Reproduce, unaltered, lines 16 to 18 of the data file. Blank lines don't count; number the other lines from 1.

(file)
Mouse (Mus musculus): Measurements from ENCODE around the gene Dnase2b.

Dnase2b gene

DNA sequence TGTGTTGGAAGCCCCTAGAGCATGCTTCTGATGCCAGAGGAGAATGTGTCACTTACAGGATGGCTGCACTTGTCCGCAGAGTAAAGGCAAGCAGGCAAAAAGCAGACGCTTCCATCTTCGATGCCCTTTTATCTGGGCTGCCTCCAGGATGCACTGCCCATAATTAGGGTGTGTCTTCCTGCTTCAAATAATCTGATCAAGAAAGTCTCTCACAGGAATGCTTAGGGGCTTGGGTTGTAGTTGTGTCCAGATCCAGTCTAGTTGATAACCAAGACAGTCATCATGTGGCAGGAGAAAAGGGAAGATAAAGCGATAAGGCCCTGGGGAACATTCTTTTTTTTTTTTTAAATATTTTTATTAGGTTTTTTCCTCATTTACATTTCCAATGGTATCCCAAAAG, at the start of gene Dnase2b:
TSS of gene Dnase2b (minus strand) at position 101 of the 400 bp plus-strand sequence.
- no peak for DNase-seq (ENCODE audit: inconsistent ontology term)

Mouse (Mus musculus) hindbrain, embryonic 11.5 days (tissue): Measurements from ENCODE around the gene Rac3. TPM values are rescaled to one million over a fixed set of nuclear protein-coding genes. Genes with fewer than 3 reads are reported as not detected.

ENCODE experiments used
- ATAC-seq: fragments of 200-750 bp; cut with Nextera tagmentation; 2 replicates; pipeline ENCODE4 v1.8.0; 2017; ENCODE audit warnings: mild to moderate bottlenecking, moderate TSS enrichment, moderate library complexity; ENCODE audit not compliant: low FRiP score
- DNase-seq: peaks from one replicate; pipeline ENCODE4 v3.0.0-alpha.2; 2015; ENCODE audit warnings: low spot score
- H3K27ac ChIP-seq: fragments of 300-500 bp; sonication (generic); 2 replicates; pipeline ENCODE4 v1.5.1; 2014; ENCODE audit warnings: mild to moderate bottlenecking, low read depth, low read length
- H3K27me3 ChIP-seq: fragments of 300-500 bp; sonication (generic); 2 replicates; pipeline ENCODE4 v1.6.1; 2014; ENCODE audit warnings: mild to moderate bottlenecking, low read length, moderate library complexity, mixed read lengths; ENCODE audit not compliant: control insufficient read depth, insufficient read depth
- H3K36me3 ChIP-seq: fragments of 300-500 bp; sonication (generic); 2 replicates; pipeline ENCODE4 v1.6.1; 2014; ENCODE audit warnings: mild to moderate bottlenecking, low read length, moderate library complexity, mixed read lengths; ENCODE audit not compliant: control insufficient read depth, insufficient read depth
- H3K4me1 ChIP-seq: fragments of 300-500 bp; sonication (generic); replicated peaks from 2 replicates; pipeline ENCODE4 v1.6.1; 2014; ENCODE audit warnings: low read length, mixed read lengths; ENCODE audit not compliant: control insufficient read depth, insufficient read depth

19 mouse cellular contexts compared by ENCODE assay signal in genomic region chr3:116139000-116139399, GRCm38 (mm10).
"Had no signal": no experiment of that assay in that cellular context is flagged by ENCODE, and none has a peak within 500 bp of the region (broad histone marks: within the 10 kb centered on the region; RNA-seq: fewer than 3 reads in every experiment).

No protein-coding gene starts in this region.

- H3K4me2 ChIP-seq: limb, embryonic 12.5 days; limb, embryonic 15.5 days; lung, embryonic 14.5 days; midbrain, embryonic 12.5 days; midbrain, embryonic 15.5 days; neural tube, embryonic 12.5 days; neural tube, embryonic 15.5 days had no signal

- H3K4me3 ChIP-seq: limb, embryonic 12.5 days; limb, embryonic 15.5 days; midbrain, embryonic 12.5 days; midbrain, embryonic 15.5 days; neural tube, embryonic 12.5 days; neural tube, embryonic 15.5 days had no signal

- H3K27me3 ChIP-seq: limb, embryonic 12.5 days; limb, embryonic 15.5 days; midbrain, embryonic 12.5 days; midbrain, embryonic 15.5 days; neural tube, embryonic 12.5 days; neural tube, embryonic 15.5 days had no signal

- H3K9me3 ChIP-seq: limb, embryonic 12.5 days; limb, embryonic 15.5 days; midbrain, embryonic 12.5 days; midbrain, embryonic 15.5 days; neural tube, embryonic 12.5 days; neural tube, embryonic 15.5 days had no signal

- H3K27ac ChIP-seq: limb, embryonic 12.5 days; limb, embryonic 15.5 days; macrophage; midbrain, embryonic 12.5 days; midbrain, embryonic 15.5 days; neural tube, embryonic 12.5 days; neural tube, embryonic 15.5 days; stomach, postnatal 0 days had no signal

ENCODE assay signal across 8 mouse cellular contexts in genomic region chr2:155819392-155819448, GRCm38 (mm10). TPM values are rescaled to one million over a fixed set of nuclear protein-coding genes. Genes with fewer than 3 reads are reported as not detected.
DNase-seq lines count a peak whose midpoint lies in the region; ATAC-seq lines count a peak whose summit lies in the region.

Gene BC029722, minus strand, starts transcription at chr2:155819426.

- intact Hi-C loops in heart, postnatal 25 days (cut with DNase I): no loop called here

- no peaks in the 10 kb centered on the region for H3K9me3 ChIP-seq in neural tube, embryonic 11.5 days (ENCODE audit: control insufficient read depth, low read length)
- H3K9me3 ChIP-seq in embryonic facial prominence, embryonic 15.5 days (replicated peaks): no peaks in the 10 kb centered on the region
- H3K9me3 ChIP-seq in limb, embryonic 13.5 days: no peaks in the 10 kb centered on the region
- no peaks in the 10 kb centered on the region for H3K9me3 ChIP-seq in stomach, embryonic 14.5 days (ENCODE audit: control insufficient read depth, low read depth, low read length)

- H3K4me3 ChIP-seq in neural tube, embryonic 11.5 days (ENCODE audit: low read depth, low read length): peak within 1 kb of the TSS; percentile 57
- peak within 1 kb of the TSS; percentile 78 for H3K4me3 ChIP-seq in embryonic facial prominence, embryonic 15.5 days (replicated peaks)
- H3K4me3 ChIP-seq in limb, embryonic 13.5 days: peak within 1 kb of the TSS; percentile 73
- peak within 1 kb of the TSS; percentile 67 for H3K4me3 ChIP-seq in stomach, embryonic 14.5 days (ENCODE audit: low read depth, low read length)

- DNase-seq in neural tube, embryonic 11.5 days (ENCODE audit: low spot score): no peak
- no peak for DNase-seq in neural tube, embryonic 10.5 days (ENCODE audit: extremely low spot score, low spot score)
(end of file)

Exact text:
No protein-coding gene starts in this region.

- H3K4me2 ChIP-seq: limb, embryonic 12.5 days; limb, embryonic 15.5 days; lung, embryonic 14.5 days; midbrain, embryonic 12.5 days; midbrain, embryonic 15.5 days; neural tube, embryonic 12.5 days; neural tube, embryonic 15.5 days had no signal

- H3K4me3 ChIP-seq: limb, embryonic 12.5 days; limb, embryonic 15.5 days; midbrain, embryonic 12.5 days; midbrain, embryonic 15.5 days; neural tube, embryonic 12.5 days; neural tube, embryonic 15.5 days had no signal